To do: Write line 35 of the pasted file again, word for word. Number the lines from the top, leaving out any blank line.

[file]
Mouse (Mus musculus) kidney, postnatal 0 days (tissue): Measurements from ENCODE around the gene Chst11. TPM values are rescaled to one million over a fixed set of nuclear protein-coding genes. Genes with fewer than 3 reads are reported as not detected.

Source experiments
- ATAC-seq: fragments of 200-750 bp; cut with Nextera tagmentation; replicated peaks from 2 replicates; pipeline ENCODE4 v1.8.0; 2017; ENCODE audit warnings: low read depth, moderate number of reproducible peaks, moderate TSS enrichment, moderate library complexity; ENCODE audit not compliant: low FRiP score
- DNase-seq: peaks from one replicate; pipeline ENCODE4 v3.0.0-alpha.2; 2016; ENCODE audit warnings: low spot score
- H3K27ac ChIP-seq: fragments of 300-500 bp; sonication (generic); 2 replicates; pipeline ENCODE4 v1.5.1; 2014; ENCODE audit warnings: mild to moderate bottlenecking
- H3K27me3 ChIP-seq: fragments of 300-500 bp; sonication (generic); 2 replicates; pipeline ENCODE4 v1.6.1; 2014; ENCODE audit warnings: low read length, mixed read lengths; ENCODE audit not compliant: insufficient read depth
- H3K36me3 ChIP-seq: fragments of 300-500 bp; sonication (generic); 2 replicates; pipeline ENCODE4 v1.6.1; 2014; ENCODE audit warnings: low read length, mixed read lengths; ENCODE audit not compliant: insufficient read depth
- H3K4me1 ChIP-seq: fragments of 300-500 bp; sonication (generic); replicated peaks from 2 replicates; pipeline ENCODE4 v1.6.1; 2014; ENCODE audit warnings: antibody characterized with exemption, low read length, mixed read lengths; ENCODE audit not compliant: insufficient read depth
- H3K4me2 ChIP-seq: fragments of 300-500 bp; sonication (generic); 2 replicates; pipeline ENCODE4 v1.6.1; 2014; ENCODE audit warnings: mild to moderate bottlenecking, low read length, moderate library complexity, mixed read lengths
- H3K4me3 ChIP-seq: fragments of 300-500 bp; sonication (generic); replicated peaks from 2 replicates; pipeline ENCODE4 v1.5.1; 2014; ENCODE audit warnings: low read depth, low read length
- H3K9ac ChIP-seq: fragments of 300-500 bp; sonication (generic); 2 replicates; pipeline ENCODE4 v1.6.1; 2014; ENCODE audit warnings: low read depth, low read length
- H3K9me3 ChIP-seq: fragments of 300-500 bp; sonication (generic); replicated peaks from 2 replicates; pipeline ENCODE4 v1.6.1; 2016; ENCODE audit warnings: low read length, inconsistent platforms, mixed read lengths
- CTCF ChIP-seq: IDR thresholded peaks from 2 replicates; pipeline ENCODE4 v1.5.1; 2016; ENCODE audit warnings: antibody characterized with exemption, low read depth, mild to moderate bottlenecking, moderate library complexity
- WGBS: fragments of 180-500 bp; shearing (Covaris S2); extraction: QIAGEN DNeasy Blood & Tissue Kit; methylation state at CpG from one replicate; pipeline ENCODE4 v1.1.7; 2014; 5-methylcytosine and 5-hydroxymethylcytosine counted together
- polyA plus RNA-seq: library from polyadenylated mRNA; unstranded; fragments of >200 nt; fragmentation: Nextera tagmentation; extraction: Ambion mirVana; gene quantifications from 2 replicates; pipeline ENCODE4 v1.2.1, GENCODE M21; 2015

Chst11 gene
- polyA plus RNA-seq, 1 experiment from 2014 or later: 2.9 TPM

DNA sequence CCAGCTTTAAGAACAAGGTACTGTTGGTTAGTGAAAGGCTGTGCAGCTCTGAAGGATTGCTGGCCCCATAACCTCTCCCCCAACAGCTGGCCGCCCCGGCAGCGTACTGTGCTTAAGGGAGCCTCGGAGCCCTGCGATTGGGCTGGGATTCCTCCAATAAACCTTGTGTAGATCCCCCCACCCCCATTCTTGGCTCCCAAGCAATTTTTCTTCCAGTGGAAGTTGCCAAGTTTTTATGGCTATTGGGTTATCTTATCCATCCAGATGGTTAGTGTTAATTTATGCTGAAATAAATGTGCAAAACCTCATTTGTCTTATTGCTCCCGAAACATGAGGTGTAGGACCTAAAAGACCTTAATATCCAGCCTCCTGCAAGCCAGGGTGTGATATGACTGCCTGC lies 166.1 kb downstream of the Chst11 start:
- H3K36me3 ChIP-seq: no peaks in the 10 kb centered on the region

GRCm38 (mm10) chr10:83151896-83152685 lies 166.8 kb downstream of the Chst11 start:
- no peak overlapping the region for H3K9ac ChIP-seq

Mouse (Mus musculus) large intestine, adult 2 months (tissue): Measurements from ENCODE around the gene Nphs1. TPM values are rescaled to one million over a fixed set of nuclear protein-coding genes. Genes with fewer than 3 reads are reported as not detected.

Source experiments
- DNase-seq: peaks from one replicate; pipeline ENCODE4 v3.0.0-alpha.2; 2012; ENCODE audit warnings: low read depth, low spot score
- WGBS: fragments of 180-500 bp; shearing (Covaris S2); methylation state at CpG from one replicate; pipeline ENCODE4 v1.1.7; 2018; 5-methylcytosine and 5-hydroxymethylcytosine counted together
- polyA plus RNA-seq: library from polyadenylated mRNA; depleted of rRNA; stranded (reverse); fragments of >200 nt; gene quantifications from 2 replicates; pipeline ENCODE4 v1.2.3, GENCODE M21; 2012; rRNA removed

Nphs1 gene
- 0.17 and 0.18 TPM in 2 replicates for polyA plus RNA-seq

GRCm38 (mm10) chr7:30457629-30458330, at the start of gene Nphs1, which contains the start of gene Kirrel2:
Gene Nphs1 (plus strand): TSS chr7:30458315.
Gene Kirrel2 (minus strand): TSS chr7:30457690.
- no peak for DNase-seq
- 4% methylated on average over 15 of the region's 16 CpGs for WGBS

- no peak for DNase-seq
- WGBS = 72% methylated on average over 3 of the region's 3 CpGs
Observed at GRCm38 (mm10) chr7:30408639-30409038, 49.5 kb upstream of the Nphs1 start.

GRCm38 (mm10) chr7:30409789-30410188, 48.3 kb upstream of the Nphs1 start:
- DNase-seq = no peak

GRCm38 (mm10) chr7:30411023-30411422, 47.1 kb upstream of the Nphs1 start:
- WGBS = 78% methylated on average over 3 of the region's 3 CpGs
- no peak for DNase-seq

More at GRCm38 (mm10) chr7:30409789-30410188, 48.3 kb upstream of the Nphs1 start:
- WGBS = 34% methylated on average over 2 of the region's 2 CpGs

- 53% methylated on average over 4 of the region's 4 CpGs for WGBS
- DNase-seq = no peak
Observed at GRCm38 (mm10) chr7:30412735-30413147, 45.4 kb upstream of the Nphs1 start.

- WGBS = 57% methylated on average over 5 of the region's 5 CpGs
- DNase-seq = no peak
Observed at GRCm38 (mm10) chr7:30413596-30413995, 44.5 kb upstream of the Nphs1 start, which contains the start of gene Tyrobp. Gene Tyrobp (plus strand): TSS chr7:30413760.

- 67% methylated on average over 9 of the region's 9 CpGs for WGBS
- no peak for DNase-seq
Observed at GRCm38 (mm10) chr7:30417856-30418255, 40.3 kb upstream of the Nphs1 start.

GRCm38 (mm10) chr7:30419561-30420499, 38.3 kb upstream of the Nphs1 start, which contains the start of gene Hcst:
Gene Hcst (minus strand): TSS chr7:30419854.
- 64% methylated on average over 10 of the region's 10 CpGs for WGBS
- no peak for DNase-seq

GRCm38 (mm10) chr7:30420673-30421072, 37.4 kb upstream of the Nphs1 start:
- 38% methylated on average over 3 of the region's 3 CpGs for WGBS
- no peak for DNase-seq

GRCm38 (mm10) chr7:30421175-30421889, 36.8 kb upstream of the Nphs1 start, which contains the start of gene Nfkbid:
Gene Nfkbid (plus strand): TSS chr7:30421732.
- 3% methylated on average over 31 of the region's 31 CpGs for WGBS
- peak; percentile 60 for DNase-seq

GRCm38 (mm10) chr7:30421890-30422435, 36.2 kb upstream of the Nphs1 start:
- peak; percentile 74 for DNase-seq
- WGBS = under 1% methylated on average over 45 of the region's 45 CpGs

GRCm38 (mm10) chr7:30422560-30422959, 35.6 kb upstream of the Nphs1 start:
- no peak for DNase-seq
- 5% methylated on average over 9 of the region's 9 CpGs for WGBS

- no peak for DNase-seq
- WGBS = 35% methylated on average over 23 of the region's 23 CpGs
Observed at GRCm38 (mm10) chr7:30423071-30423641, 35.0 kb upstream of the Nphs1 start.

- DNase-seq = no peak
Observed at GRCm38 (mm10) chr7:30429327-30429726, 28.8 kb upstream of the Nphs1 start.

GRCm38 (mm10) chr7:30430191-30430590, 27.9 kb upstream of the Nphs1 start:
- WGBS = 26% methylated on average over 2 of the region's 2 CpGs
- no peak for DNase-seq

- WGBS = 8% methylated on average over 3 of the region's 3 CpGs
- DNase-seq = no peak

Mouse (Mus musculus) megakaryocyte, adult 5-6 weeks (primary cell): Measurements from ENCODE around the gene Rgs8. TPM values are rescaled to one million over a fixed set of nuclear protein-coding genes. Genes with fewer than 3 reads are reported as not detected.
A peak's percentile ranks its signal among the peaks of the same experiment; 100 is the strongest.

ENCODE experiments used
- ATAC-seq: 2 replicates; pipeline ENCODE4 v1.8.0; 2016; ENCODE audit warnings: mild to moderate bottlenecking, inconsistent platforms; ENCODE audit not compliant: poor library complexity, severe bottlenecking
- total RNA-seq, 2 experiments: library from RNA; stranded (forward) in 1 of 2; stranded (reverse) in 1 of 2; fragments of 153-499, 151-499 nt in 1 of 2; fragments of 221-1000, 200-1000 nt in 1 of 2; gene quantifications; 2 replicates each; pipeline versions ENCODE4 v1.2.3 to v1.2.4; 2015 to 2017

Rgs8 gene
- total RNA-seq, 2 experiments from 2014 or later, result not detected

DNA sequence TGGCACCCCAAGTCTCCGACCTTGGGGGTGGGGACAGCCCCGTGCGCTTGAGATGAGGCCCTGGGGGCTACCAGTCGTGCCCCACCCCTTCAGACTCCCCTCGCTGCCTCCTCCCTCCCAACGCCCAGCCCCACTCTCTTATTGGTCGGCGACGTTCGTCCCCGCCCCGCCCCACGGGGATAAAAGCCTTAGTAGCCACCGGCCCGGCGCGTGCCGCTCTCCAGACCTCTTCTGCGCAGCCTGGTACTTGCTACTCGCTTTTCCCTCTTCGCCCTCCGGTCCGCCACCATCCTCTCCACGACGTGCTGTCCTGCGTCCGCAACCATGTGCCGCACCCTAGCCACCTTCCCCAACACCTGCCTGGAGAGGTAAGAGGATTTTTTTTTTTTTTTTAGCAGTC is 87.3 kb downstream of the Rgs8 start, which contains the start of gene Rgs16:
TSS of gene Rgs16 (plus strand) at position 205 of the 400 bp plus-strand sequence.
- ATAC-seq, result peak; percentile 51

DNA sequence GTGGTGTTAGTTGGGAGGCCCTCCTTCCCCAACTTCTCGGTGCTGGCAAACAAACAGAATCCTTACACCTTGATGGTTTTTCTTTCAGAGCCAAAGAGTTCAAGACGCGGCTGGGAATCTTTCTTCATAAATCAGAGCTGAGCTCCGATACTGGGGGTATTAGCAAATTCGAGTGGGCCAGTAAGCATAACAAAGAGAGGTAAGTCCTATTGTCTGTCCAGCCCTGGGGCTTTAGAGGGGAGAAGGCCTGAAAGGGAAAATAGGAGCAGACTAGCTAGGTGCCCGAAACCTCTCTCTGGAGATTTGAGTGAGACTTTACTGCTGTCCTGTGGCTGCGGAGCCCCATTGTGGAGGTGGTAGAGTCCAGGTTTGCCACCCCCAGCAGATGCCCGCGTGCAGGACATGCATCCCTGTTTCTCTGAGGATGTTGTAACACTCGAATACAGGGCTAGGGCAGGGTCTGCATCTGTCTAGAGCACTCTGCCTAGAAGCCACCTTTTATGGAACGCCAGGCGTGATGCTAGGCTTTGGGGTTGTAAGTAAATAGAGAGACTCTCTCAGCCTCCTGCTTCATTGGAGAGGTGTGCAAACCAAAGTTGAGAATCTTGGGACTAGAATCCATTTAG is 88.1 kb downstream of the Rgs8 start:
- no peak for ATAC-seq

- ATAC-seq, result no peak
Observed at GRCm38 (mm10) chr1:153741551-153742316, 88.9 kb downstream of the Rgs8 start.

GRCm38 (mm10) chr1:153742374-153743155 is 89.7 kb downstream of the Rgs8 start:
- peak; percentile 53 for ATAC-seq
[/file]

- WGBS = 72% methylated on average over 3 of the region's 3 CpGs